BACKGROUND: Microcirculatory dysfunctions and mast cell reactions play important roles in hypoxic tissue injuries. The aims of this study were to characterize the effects of hindlimb ischemia-reperfusion on the periosteal microcirculation and to define the consequences of systemic phosphatidylcholine therapy during this condition. MATERIALS AND METHODS: Microcirculatory changes were visualized by means of fluorescence intravital videomicroscopy in anesthetized Wistar rats. 60 min of complete hindlimb ischemia was followed by a 180-min reperfusion in the presence of phosphatidylcholine treatment (50 mg/kg iv; in the second 10 min of reperfusion) or vehicle. Further two groups served as vehicle- or PC-treated sham-operated controls. The proportion of degranulated mast cells and the leukocyte accumulation (myeloperoxidase, MPO assay) were determined in muscle biopsies. RESULTS: Ischemia-reperfusion significantly increased the muscle MPO activity (from 14.94 to 63.45 mU/mg) and the proportion of degranulated mast cells (to 82.5%). The periosteal capillary red blood cell velocity (RBCV) and the functional capillary density (FCD) had decreased, while the primary and secondary leukocyte-endothelial cell interactions had increased by the end of reperfusion (rolling from 20.8 to 40.0%, and firm adherence from 254 to 872 mm-2). Phosphatidylcholine treatment decreased the leukocyte rolling and sticking, preserved the FCD and improved the RBCV The mast cell degranulation and MPO activity diminished significantly in the muscle layer. CONCLUSIONS: Mast cell degranulation accompanies ischemia-reperfusion-induced periosteal microcirculatory derangement. Systemic phosphatidylcholine treatment affords protection through ameliorating secondary inflammatory reactions.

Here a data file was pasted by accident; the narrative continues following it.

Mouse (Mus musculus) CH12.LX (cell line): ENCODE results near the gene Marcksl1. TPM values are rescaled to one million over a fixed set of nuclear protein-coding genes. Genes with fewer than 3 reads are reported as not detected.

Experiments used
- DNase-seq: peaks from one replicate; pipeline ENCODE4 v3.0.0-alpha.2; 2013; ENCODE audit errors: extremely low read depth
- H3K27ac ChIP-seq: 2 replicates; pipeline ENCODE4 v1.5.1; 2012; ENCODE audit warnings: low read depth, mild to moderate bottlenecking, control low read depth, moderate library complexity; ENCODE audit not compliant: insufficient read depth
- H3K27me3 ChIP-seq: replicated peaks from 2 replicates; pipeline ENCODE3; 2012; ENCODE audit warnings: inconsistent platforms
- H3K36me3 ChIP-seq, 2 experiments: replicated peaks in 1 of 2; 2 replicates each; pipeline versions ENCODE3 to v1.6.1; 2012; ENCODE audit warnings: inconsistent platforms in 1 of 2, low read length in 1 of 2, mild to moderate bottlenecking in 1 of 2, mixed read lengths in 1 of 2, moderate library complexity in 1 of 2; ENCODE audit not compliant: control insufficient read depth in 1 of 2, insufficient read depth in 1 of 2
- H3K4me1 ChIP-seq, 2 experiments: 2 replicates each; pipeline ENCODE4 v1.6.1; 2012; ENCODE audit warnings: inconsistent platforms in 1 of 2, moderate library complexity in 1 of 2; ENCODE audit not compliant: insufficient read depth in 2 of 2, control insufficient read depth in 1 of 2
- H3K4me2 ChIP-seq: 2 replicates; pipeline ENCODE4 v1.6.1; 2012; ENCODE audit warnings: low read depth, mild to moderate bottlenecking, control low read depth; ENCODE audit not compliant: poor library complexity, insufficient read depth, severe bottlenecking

|Translated title of the contribution||Effects of phosphatidylcholine therapy after hindlimb ischemia and reperfusion|
|Number of pages||8|
|Publication status||Published - Dec 1 2006|
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